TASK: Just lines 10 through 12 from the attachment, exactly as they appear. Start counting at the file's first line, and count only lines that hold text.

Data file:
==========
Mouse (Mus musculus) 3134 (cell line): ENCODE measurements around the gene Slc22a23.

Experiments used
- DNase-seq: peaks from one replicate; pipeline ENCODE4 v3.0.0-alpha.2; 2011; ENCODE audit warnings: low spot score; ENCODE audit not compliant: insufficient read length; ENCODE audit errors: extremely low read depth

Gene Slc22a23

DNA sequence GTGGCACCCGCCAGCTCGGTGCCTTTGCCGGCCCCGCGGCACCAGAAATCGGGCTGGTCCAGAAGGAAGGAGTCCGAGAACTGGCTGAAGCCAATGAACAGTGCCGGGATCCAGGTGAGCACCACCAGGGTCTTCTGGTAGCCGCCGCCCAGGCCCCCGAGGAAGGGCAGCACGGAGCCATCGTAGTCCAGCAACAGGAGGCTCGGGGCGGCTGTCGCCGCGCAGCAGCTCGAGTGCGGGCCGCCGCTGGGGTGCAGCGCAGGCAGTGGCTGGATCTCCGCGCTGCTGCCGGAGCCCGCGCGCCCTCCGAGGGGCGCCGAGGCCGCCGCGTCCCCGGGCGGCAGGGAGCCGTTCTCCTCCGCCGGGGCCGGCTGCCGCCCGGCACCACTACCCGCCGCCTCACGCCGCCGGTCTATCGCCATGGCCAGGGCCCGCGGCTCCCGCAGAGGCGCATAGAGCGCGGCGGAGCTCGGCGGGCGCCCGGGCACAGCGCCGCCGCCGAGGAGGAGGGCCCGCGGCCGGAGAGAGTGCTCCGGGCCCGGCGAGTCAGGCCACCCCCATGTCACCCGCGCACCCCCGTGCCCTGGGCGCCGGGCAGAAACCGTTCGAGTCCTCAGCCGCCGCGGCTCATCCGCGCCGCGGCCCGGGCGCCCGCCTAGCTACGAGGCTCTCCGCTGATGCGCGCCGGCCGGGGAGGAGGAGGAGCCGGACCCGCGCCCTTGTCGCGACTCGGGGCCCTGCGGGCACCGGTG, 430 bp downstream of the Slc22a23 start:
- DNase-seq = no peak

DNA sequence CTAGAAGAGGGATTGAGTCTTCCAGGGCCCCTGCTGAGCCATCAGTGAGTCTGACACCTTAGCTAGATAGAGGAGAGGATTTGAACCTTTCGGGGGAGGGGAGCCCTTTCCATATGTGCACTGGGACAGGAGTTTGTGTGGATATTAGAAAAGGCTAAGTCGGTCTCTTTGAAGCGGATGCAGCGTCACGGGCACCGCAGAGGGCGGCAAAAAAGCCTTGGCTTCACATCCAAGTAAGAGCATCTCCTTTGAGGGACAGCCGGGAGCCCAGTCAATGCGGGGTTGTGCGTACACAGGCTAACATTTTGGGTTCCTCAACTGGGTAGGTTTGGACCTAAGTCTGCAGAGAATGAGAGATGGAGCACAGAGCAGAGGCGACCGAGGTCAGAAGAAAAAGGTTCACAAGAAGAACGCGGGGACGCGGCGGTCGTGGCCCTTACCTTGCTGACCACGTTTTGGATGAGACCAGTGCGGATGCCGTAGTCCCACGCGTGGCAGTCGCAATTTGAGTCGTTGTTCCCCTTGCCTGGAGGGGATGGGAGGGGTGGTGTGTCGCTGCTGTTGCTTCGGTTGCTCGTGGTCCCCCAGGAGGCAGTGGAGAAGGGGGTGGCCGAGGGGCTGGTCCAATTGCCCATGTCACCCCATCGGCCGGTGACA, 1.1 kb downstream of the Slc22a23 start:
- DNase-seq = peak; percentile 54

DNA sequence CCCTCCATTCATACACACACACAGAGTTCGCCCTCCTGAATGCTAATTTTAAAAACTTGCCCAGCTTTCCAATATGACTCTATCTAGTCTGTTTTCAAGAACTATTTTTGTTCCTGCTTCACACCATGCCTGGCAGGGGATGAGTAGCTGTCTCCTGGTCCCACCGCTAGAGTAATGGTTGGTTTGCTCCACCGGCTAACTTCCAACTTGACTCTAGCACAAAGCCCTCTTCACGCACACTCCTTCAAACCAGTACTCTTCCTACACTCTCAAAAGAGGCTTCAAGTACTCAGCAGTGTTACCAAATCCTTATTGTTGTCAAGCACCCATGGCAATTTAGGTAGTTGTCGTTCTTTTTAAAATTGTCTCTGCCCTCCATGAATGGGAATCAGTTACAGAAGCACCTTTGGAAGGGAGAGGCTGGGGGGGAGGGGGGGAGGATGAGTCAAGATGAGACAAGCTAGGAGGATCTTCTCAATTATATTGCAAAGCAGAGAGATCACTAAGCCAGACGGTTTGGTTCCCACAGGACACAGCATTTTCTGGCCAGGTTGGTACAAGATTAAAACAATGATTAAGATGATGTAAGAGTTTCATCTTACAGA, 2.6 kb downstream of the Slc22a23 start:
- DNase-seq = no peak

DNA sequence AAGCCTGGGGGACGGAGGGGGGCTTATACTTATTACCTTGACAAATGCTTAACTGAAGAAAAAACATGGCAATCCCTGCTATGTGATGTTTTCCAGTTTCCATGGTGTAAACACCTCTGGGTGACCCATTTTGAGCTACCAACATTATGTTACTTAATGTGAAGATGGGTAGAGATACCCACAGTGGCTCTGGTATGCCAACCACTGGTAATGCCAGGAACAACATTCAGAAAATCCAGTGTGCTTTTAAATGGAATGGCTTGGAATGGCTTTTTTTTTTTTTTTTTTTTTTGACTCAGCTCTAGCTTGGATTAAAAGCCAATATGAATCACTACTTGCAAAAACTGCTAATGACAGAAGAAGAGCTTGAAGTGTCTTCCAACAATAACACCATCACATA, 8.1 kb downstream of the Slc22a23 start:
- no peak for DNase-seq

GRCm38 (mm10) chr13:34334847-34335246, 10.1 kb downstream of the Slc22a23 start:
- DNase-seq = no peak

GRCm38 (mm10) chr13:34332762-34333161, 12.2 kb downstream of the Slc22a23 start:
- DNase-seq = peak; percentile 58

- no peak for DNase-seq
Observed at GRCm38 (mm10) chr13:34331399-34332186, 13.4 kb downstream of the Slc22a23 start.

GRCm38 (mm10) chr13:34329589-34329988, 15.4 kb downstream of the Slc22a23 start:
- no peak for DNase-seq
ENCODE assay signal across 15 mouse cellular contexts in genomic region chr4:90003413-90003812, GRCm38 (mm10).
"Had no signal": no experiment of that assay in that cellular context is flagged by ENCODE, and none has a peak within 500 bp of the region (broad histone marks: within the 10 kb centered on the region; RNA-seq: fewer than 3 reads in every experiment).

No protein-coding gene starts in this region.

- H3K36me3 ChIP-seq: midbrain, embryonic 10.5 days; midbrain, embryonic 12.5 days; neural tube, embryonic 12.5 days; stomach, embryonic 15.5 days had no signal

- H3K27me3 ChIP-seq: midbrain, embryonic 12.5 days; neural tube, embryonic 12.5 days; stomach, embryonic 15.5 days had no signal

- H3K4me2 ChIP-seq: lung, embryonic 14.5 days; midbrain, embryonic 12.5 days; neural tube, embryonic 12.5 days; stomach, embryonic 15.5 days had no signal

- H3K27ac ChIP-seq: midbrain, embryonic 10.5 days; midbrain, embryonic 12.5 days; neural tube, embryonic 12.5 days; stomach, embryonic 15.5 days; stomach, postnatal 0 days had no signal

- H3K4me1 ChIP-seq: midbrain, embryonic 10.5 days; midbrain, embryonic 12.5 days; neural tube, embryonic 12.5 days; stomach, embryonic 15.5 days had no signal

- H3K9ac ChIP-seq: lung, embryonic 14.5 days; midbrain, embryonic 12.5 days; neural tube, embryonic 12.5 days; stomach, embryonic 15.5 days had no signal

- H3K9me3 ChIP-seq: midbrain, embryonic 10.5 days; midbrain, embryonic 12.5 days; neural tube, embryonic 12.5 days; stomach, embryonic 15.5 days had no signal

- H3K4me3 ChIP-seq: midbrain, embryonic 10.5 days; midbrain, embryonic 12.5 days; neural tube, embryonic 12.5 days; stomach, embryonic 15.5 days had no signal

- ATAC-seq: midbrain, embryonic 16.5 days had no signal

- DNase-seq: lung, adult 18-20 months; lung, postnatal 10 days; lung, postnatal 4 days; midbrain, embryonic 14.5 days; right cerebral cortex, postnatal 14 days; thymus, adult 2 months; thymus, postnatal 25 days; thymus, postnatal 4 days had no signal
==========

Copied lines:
- DNase-seq = no peak

DNA sequence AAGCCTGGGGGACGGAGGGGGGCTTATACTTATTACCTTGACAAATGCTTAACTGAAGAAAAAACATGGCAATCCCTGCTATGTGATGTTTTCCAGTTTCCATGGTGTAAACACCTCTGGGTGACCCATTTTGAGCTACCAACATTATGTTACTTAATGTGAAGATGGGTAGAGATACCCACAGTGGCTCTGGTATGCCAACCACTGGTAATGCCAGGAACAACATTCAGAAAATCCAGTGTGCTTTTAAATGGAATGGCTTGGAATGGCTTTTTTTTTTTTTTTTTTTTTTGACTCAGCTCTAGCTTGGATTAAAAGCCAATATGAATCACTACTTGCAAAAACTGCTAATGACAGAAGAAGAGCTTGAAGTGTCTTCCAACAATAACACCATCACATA, 8.1 kb downstream of the Slc22a23 start:
- no peak for DNase-seq